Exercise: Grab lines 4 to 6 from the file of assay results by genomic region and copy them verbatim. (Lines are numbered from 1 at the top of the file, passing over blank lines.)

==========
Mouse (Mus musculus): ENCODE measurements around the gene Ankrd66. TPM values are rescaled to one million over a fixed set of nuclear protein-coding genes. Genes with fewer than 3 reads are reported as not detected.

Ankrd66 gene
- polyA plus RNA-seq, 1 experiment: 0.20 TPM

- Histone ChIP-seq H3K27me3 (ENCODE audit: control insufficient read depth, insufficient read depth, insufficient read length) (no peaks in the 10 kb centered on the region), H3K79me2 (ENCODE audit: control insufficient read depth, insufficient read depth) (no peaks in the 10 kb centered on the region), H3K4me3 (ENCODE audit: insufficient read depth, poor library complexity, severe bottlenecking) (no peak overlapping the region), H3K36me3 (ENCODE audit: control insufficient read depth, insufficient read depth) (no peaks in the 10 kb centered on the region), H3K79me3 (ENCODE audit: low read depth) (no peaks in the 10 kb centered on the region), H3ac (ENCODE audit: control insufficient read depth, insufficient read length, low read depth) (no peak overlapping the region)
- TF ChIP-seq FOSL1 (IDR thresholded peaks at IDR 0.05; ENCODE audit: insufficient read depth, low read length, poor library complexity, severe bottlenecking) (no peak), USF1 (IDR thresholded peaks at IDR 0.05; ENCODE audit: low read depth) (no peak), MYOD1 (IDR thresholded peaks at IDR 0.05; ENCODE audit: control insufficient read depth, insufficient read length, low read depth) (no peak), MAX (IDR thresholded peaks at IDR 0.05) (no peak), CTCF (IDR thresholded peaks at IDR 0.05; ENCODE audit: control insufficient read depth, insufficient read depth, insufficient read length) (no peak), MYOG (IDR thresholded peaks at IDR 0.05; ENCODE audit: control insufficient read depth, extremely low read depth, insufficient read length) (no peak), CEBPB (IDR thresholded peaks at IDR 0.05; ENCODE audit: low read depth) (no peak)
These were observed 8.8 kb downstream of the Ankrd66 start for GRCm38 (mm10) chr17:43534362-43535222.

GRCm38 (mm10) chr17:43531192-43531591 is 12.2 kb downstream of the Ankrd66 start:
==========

- Histone ChIP-seq H3K27me3 (ENCODE audit: control insufficient read depth, insufficient read depth, insufficient read length) (no peaks in the 10 kb centered on the region), H3K79me2 (ENCODE audit: control insufficient read depth, insufficient read depth) (no peaks in the 10 kb centered on the region), H3K4me3 (ENCODE audit: insufficient read depth, poor library complexity, severe bottlenecking) (no peak overlapping the region), H3K36me3 (ENCODE audit: control insufficient read depth, insufficient read depth) (no peaks in the 10 kb centered on the region), H3K79me3 (ENCODE audit: low read depth) (no peaks in the 10 kb centered on the region), H3ac (ENCODE audit: control insufficient read depth, insufficient read length, low read depth) (no peak overlapping the region)
- TF ChIP-seq FOSL1 (IDR thresholded peaks at IDR 0.05; ENCODE audit: insufficient read depth, low read length, poor library complexity, severe bottlenecking) (no peak), USF1 (IDR thresholded peaks at IDR 0.05; ENCODE audit: low read depth) (no peak), MYOD1 (IDR thresholded peaks at IDR 0.05; ENCODE audit: control insufficient read depth, insufficient read length, low read depth) (no peak), MAX (IDR thresholded peaks at IDR 0.05) (no peak), CTCF (IDR thresholded peaks at IDR 0.05; ENCODE audit: control insufficient read depth, insufficient read depth, insufficient read length) (no peak), MYOG (IDR thresholded peaks at IDR 0.05; ENCODE audit: control insufficient read depth, extremely low read depth, insufficient read length) (no peak), CEBPB (IDR thresholded peaks at IDR 0.05; ENCODE audit: low read depth) (no peak)
These were observed 8.8 kb downstream of the Ankrd66 start for GRCm38 (mm10) chr17:43534362-43535222.